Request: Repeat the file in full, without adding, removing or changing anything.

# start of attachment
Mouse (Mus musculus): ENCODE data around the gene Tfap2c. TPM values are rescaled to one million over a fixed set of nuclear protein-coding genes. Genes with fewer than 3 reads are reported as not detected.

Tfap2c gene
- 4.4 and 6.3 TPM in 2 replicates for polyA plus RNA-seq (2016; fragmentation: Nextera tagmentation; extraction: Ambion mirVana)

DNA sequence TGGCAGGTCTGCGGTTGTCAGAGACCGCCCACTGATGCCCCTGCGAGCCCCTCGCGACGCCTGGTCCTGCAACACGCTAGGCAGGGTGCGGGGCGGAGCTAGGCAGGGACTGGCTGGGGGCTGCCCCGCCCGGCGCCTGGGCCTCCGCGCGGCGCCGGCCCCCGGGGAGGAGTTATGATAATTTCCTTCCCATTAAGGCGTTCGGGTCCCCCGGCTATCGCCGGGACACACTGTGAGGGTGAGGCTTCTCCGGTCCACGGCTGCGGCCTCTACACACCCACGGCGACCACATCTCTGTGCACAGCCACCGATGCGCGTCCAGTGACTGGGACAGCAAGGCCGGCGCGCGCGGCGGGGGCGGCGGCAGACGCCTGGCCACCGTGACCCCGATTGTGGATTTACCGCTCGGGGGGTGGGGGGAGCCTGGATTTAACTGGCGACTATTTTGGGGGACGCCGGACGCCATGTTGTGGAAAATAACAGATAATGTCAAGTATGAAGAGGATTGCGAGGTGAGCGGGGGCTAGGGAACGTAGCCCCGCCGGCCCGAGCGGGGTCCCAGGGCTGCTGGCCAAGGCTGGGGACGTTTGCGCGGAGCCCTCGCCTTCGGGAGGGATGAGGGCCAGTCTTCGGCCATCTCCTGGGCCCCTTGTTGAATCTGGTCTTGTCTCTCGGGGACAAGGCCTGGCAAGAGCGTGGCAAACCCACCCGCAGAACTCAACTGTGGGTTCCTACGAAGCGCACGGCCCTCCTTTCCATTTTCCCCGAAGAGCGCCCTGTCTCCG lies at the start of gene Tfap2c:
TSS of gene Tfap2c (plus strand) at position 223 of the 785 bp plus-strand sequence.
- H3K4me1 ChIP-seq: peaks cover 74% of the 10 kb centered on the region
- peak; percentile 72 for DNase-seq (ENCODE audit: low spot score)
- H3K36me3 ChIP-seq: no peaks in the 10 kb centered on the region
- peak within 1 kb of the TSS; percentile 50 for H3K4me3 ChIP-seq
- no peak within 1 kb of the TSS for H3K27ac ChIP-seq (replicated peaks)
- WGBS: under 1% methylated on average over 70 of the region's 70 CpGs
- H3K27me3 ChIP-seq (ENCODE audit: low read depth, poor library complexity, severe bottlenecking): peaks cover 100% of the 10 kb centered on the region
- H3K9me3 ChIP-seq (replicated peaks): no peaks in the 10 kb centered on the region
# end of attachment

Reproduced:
Mouse (Mus musculus): ENCODE data around the gene Tfap2c. TPM values are rescaled to one million over a fixed set of nuclear protein-coding genes. Genes with fewer than 3 reads are reported as not detected.

Tfap2c gene
- 4.4 and 6.3 TPM in 2 replicates for polyA plus RNA-seq (2016; fragmentation: Nextera tagmentation; extraction: Ambion mirVana)

DNA sequence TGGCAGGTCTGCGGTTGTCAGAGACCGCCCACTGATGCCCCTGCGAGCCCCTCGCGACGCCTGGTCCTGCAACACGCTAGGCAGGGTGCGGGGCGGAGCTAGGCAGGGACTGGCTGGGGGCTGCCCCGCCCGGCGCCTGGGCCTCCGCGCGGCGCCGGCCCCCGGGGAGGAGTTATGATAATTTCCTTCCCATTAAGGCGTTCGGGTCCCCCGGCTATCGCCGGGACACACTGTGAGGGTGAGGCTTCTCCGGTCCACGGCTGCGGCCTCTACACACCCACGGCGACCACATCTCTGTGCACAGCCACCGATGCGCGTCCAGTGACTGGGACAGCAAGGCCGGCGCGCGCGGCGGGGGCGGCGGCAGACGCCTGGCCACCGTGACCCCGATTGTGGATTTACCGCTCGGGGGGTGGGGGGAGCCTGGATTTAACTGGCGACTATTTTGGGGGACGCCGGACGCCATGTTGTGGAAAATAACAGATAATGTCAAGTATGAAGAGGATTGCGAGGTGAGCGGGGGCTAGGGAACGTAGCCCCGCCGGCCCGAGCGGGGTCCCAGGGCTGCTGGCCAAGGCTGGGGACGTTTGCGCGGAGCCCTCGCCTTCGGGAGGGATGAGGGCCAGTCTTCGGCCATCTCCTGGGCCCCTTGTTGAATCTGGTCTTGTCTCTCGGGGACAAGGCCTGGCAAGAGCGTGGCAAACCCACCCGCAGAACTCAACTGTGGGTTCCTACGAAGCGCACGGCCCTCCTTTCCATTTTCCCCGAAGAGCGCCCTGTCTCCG lies at the start of gene Tfap2c:
TSS of gene Tfap2c (plus strand) at position 223 of the 785 bp plus-strand sequence.
- H3K4me1 ChIP-seq: peaks cover 74% of the 10 kb centered on the region
- peak; percentile 72 for DNase-seq (ENCODE audit: low spot score)
- H3K36me3 ChIP-seq: no peaks in the 10 kb centered on the region
- peak within 1 kb of the TSS; percentile 50 for H3K4me3 ChIP-seq
- no peak within 1 kb of the TSS for H3K27ac ChIP-seq (replicated peaks)
- WGBS: under 1% methylated on average over 70 of the region's 70 CpGs
- H3K27me3 ChIP-seq (ENCODE audit: low read depth, poor library complexity, severe bottlenecking): peaks cover 100% of the 10 kb centered on the region
- H3K9me3 ChIP-seq (replicated peaks): no peaks in the 10 kb centered on the region